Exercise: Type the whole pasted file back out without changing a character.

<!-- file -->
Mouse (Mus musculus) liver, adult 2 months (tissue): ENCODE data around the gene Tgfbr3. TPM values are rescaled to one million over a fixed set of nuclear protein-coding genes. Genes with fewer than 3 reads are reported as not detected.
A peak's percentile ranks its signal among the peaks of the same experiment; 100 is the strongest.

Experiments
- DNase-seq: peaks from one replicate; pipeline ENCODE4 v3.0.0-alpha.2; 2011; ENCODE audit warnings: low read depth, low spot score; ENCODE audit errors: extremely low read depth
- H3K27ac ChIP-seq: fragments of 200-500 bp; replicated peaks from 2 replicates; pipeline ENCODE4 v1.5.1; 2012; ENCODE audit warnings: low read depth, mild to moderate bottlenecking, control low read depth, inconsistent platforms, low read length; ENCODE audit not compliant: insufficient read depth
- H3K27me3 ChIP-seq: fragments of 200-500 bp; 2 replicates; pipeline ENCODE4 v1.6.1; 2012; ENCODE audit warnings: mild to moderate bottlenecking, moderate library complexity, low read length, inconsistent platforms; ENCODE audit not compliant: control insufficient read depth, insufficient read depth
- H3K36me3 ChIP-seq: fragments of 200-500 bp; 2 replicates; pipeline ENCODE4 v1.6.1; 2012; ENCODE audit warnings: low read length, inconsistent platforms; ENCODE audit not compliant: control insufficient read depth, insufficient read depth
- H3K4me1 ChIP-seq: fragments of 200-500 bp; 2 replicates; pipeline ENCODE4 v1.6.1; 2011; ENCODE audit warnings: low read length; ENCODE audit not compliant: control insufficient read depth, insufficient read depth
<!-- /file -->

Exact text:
Mouse (Mus musculus) liver, adult 2 months (tissue): ENCODE data around the gene Tgfbr3. TPM values are rescaled to one million over a fixed set of nuclear protein-coding genes. Genes with fewer than 3 reads are reported as not detected.
A peak's percentile ranks its signal among the peaks of the same experiment; 100 is the strongest.

Experiments
- DNase-seq: peaks from one replicate; pipeline ENCODE4 v3.0.0-alpha.2; 2011; ENCODE audit warnings: low read depth, low spot score; ENCODE audit errors: extremely low read depth
- H3K27ac ChIP-seq: fragments of 200-500 bp; replicated peaks from 2 replicates; pipeline ENCODE4 v1.5.1; 2012; ENCODE audit warnings: low read depth, mild to moderate bottlenecking, control low read depth, inconsistent platforms, low read length; ENCODE audit not compliant: insufficient read depth
- H3K27me3 ChIP-seq: fragments of 200-500 bp; 2 replicates; pipeline ENCODE4 v1.6.1; 2012; ENCODE audit warnings: mild to moderate bottlenecking, moderate library complexity, low read length, inconsistent platforms; ENCODE audit not compliant: control insufficient read depth, insufficient read depth
- H3K36me3 ChIP-seq: fragments of 200-500 bp; 2 replicates; pipeline ENCODE4 v1.6.1; 2012; ENCODE audit warnings: low read length, inconsistent platforms; ENCODE audit not compliant: control insufficient read depth, insufficient read depth
- H3K4me1 ChIP-seq: fragments of 200-500 bp; 2 replicates; pipeline ENCODE4 v1.6.1; 2011; ENCODE audit warnings: low read length; ENCODE audit not compliant: control insufficient read depth, insufficient read depth